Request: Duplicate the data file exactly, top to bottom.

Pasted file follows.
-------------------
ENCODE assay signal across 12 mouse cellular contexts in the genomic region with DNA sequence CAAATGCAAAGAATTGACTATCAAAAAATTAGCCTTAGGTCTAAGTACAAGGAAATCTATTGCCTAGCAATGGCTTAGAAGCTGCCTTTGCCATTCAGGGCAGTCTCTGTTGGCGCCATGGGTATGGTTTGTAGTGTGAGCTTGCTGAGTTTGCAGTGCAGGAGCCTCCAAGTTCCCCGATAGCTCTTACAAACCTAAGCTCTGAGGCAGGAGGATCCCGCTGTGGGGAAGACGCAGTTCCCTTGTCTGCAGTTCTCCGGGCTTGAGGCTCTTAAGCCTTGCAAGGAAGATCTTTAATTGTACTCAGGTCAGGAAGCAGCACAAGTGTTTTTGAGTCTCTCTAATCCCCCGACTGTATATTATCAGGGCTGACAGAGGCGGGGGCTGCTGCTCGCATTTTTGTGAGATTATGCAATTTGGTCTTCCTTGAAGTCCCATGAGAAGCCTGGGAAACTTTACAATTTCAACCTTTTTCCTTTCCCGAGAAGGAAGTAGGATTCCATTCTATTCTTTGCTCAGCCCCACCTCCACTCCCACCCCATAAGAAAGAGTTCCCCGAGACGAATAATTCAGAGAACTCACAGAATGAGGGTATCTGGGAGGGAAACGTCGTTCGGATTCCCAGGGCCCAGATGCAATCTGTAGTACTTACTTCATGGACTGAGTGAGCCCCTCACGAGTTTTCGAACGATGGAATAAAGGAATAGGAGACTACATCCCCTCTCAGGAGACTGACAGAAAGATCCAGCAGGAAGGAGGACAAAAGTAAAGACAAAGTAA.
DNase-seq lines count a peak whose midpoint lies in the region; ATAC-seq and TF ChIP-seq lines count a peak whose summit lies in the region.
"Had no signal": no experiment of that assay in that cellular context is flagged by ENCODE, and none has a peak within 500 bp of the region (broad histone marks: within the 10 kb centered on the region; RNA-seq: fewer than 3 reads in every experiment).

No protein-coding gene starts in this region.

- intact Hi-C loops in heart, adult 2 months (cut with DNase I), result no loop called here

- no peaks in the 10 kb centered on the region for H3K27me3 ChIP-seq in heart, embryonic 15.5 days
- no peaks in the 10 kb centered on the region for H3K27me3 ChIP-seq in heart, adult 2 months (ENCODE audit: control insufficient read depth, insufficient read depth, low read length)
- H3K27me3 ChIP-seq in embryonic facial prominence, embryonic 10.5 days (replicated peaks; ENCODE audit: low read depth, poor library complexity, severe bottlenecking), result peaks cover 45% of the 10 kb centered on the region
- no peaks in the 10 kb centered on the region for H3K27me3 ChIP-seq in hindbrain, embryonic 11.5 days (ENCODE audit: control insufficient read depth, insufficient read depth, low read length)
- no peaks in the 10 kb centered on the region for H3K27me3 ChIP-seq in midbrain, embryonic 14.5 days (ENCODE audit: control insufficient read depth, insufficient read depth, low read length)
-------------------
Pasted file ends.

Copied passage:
ENCODE assay signal across 12 mouse cellular contexts in the genomic region with DNA sequence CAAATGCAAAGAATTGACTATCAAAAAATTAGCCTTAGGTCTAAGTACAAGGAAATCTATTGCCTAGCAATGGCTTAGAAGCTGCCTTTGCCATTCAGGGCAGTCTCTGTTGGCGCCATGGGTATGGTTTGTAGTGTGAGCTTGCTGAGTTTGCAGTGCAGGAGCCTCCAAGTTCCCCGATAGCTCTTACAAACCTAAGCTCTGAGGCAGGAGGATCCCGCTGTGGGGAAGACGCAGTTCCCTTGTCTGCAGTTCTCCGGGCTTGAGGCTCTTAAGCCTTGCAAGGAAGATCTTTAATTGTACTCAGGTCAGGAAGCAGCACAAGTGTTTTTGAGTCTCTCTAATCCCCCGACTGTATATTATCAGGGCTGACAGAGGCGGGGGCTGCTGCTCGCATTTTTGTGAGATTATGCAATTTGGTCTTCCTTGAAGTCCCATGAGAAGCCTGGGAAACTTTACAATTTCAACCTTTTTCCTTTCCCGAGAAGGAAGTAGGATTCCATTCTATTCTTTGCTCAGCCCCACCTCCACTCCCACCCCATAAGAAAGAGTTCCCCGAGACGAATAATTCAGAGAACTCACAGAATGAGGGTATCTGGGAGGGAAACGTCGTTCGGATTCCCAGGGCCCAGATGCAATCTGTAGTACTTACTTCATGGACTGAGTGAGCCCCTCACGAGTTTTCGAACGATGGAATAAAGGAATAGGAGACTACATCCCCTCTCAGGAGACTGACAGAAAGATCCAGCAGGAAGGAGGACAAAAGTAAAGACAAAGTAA.
DNase-seq lines count a peak whose midpoint lies in the region; ATAC-seq and TF ChIP-seq lines count a peak whose summit lies in the region.
"Had no signal": no experiment of that assay in that cellular context is flagged by ENCODE, and none has a peak within 500 bp of the region (broad histone marks: within the 10 kb centered on the region; RNA-seq: fewer than 3 reads in every experiment).

No protein-coding gene starts in this region.

- intact Hi-C loops in heart, adult 2 months (cut with DNase I), result no loop called here

- no peaks in the 10 kb centered on the region for H3K27me3 ChIP-seq in heart, embryonic 15.5 days
- no peaks in the 10 kb centered on the region for H3K27me3 ChIP-seq in heart, adult 2 months (ENCODE audit: control insufficient read depth, insufficient read depth, low read length)
- H3K27me3 ChIP-seq in embryonic facial prominence, embryonic 10.5 days (replicated peaks; ENCODE audit: low read depth, poor library complexity, severe bottlenecking), result peaks cover 45% of the 10 kb centered on the region
- no peaks in the 10 kb centered on the region for H3K27me3 ChIP-seq in hindbrain, embryonic 11.5 days (ENCODE audit: control insufficient read depth, insufficient read depth, low read length)
- no peaks in the 10 kb centered on the region for H3K27me3 ChIP-seq in midbrain, embryonic 14.5 days (ENCODE audit: control insufficient read depth, insufficient read depth, low read length)